The Wash
Media and crowd at election site

Voters want candidates to BeReal on social media in battleground election

As the midterm elections approach, campaigns and candidates are looking for new ways to build excitement and keep young voters engaged.

By Emily Minster and Anna Gephart

PHILADELPHIA — In the final few days before the midterm elections, candidates were looking for ways to energize and motivate young voters — and using social media to do so.

Students waiting in line outside of a get-out-the-vote rally at Temple University on Saturday were looking forward to posting pictures of former president Barack Obama on their social media accounts. Some said they were going to the rally to post its headliners, including Obama, President Joe Biden, and Democratic candidates for senator and governor, John Fetterman and Josh Shapiro, respectively, on their BeReal platform.

“I’m being fake,” said Isabel Wesman, an undergraduate student at Ursinus College in southeastern Pennsylvania. “I love Obama,” she said, explaining that she was waiting for him to take the stage to make her post for the day.

BeReal is a new social media platform sweeping the country designed to show “life without filters” by having all users post within the same two-minute period each day.

Users can also choose to post late if they miss the notification or don’t want to take a picture right away. BeReal and other forms of social media are becoming more commonly used by campaigns to reach different demographics.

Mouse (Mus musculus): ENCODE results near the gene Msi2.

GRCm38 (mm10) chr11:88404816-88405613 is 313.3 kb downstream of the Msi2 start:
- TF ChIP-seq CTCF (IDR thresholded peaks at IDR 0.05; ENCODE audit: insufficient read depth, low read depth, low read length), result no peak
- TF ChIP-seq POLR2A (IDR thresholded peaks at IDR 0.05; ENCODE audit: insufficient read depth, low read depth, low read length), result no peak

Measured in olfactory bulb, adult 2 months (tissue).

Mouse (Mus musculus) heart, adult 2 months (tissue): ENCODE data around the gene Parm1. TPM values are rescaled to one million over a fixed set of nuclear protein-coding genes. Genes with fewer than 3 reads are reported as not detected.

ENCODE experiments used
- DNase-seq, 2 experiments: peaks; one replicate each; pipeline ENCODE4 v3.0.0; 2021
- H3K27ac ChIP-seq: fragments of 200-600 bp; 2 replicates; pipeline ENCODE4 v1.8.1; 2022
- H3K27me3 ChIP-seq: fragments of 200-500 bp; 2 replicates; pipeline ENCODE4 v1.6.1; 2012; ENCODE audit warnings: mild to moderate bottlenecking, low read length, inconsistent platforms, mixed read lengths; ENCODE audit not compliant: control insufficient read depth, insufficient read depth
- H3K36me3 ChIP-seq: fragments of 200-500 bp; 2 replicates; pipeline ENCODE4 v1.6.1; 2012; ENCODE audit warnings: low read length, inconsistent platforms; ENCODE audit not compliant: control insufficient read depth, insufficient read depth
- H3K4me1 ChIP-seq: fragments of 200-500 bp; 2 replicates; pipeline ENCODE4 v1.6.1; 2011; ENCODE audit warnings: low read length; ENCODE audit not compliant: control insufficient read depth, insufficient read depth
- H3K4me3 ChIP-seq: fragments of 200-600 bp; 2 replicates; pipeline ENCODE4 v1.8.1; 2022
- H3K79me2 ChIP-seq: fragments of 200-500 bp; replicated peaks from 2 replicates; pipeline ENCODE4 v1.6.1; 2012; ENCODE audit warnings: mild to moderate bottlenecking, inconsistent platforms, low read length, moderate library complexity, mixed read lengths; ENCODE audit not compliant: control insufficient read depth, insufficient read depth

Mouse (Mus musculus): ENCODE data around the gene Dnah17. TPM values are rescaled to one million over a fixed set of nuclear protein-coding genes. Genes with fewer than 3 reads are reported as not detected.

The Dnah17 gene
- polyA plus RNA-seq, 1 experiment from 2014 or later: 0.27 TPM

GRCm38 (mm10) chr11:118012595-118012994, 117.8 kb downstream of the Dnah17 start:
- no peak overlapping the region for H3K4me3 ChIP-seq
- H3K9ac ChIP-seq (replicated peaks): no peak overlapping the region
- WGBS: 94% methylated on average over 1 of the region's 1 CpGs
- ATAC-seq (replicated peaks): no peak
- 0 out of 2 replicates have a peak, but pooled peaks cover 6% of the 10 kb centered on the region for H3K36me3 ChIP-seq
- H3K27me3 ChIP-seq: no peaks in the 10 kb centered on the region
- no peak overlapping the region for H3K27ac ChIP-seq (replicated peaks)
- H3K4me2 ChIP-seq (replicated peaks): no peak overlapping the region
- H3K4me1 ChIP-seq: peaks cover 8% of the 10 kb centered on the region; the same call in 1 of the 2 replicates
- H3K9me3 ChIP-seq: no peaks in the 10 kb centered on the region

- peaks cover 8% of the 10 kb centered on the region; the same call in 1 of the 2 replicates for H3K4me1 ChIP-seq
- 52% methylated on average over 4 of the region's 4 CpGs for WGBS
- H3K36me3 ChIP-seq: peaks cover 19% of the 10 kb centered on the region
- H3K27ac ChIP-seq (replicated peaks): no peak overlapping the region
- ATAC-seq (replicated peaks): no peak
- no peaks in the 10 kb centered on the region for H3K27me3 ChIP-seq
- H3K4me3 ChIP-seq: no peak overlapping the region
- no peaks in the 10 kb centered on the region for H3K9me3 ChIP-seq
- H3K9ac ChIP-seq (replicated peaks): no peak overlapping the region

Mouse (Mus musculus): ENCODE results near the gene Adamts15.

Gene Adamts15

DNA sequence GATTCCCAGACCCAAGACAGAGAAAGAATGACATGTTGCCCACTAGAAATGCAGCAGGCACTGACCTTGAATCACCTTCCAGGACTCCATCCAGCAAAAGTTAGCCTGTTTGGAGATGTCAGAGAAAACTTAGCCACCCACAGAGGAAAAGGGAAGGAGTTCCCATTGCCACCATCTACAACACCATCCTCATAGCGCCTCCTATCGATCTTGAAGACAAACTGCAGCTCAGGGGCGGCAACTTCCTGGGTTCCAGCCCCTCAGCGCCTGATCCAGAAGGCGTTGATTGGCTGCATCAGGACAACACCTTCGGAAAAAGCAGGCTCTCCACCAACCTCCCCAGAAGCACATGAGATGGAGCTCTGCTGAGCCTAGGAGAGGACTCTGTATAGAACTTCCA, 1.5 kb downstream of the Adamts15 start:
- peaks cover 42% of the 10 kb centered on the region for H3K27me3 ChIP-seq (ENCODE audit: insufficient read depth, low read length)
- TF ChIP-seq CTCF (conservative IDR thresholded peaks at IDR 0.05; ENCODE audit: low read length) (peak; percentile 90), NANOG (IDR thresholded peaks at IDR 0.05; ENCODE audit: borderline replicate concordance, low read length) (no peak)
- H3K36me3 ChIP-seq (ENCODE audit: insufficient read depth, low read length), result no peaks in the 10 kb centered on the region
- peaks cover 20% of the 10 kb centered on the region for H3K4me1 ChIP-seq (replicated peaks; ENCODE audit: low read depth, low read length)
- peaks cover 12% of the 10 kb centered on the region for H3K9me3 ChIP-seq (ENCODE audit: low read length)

“Our strategy has been to meet people where they are, and that’s everywhere,” said Annie Wu Henry, a social media strategist for the Fetterman campaign.

“Young people have so much power, and they’re some of the largest groups in the electorate now,” she said, “and getting them motivated and wanting to be a part of the civil process of voting and being involved in elections and advocating candidates they believe in has not been lost on us.”

Candidates such as Attorney General Josh Shapiro have begun using BeReal with the campaign’s Students4Shapiro initiative as a way to show young people’s involvement at rallies. “We are the only campaign in the country to be on BeReal. We made it about a week ago. We really just want to show that he’s on it,” said Gavin Lichtenstein, senior engagement strategist for Shapiro

Students involved in the campaigns and turnout efforts have found that social media is valuable in reaching young voters.

Lauren Jacobs, vice president of Temple University College Democrats, said that TikTok has helped her reach a wider audience.

“I posted a TikTok with Josh Shapiro a couple of weeks ago that already has over 200,000 views and like a bunch of comments,” she said. “So now all those kids know his name. The use of social media, at least for young kids, is definitely, like I think, the most efficient way to spread information nationally.”

Youth voters have turned out in record numbers in the past two elections. In 2020, about 50% of young people cast votes, up from 39% in the previous presidential election in 2016. Similarly, 36% of young voters turned out in 2018, up 16% from the last midterm election in 2014. Youth voter turnout in early voting has been lower than average, but a poll from Harvard’s Institute of Politics showed 40% of young people said they “definitely” plan to vote in the 2022  midterm elections.

The candidates understand the importance of turnout and of young people in particular. . As Shapiro said at a rally in Bucks County, Pennsylvania, “Gen Z is going to be the difference maker.”



The Wash Staff

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